The Child as a Passenger on an Adult's Bicycle


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A bicycle of the wrong size may cause your child to lose control and be injured. Any bike must be the correct size for the child who is riding it. To keep your child safe, the American Academy of Pediatrics recommends that you

  • Do not push your child to ride a 2-wheeled bike until he or she is ready, at about age 5 or 6 years. Consider the child's coordination and desire to learn to ride. Stick with coaster brakes (foot) until your child is older and more experienced.

  • Take your child with you when you shop for the bike so that he or she can try it out. The value of a properly fitting bike far outweighs the value of surprising your child with a new bike.

  • Buy a bike that is the right size, not one your child has to "grow into." Oversized bikes are especially dangerous.

  • Test any style of bike for proper fit.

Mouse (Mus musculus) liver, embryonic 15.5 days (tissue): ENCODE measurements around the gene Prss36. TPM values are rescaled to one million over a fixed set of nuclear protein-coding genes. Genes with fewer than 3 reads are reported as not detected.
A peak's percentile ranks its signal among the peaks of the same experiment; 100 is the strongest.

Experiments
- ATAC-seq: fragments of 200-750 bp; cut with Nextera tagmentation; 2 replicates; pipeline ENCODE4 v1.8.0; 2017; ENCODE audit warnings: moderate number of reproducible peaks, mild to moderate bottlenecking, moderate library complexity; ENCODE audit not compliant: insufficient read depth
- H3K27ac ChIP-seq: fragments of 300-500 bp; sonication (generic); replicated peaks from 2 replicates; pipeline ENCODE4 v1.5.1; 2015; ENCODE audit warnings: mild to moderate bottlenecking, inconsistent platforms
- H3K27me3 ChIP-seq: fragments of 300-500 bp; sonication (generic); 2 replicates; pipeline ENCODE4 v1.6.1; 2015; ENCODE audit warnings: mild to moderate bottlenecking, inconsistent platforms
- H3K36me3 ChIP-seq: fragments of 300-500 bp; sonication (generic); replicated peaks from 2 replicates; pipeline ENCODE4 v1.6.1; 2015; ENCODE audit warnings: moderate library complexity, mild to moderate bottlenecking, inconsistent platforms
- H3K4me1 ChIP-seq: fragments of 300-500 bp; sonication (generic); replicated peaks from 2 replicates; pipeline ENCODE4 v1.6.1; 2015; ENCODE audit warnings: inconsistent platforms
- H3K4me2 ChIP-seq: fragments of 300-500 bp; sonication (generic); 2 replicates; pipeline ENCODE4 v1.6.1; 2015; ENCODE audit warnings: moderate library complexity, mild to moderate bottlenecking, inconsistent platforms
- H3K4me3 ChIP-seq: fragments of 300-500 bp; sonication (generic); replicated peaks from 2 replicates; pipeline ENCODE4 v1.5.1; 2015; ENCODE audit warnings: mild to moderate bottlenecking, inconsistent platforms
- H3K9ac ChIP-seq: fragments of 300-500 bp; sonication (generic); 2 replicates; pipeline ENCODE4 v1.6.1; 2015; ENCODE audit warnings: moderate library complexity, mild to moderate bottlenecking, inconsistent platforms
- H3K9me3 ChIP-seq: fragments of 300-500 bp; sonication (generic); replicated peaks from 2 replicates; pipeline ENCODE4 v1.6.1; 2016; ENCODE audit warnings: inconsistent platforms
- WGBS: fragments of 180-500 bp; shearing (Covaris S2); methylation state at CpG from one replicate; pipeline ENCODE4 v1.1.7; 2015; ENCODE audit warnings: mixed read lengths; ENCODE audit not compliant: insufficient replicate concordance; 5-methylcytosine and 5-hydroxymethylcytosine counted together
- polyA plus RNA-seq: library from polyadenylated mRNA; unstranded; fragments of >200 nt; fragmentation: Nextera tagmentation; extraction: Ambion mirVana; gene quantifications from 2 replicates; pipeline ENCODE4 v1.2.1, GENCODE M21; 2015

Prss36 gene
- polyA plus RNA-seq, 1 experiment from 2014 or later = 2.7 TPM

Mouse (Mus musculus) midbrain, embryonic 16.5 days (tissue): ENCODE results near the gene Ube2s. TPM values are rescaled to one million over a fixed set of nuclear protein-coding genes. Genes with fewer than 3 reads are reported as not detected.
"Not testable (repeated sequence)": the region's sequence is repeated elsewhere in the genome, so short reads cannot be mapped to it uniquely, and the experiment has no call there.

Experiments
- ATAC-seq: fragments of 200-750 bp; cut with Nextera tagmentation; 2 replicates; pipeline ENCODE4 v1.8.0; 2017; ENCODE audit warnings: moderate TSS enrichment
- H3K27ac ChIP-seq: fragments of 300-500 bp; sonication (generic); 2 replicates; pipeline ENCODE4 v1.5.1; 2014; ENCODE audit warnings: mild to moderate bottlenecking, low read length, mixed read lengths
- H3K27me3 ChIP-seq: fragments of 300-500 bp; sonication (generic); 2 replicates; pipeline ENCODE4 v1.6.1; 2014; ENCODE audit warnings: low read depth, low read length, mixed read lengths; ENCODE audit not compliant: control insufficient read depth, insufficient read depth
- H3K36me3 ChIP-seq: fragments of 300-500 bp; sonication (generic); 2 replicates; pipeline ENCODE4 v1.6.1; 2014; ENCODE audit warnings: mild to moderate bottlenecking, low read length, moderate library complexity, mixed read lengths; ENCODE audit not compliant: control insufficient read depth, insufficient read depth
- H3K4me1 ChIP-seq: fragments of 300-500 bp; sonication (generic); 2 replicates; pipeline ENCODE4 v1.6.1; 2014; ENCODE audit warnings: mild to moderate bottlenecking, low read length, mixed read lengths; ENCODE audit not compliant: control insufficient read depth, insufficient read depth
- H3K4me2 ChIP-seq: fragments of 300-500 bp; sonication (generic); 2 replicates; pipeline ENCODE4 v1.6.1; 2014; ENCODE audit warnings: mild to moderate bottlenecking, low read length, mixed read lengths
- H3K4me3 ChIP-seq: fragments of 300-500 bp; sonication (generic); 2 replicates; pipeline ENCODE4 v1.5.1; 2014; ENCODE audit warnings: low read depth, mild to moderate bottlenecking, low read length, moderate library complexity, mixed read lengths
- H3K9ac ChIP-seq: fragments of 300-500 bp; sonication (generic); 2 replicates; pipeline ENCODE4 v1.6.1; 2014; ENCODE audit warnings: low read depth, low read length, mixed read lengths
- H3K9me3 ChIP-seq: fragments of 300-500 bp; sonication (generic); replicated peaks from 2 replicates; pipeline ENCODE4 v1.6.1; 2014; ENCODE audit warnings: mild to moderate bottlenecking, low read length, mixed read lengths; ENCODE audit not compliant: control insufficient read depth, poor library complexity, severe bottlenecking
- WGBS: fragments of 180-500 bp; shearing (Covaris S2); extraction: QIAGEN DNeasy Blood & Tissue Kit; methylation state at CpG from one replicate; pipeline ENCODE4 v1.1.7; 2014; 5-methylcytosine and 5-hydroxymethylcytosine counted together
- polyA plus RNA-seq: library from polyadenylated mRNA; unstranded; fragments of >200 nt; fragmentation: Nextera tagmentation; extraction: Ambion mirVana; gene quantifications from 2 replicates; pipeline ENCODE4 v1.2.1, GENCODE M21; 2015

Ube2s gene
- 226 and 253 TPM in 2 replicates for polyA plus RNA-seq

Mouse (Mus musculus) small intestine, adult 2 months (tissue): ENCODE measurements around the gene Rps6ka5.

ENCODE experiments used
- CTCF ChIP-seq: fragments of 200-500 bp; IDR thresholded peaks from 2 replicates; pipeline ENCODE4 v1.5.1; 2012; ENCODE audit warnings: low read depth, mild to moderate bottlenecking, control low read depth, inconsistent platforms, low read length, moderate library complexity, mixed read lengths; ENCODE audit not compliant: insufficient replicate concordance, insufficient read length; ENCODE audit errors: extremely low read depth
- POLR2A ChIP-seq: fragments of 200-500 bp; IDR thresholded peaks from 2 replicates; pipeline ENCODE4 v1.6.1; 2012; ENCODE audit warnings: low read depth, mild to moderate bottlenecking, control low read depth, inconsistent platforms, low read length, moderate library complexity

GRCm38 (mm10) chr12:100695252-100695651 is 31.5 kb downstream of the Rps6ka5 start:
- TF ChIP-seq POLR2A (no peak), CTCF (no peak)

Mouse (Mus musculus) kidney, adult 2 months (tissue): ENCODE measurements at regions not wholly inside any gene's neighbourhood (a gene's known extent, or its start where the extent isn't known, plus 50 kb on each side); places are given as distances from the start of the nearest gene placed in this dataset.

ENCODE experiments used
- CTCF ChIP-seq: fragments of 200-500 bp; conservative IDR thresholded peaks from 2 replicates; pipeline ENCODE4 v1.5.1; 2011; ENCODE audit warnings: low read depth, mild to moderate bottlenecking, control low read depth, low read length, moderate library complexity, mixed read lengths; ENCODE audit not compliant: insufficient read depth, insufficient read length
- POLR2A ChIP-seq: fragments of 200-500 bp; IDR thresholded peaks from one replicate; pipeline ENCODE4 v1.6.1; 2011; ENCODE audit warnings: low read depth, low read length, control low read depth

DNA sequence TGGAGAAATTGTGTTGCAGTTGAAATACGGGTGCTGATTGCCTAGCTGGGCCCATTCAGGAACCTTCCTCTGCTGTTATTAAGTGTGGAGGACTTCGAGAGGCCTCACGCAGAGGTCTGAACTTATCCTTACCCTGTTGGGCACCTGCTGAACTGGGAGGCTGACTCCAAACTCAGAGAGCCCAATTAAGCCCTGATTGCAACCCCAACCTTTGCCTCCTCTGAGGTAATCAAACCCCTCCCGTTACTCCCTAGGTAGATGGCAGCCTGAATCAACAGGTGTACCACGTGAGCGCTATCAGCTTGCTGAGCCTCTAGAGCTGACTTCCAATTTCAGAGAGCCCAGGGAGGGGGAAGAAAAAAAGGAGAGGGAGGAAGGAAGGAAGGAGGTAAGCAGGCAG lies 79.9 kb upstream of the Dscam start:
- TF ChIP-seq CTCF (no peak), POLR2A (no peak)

• Sitting on the seat with hands on the handlebar, your child must be able to place both feet on the ground.

    • Straddling the center bar, your child should be able to stand with both feet flat on the ground with about a 1-inch clearance between the crotch and the bar.

    • When buying a bike with hand brakes for an older child, make sure that the child can comfortably grasp the brakes and apply enough pressure to stop the bike.

  • A helmet should be standard equipment. Whenever buying a bike, be sure you have a US Consumer Product Safety Commission-approved helmet for your child.

The information in this publication should not be used as a substitute for the medical care and advice of your pediatrician. There may be variations in treatment that your pediatrician may recommend based on individual facts and circumstances.

© 2020 American Academy of Pediatrics.

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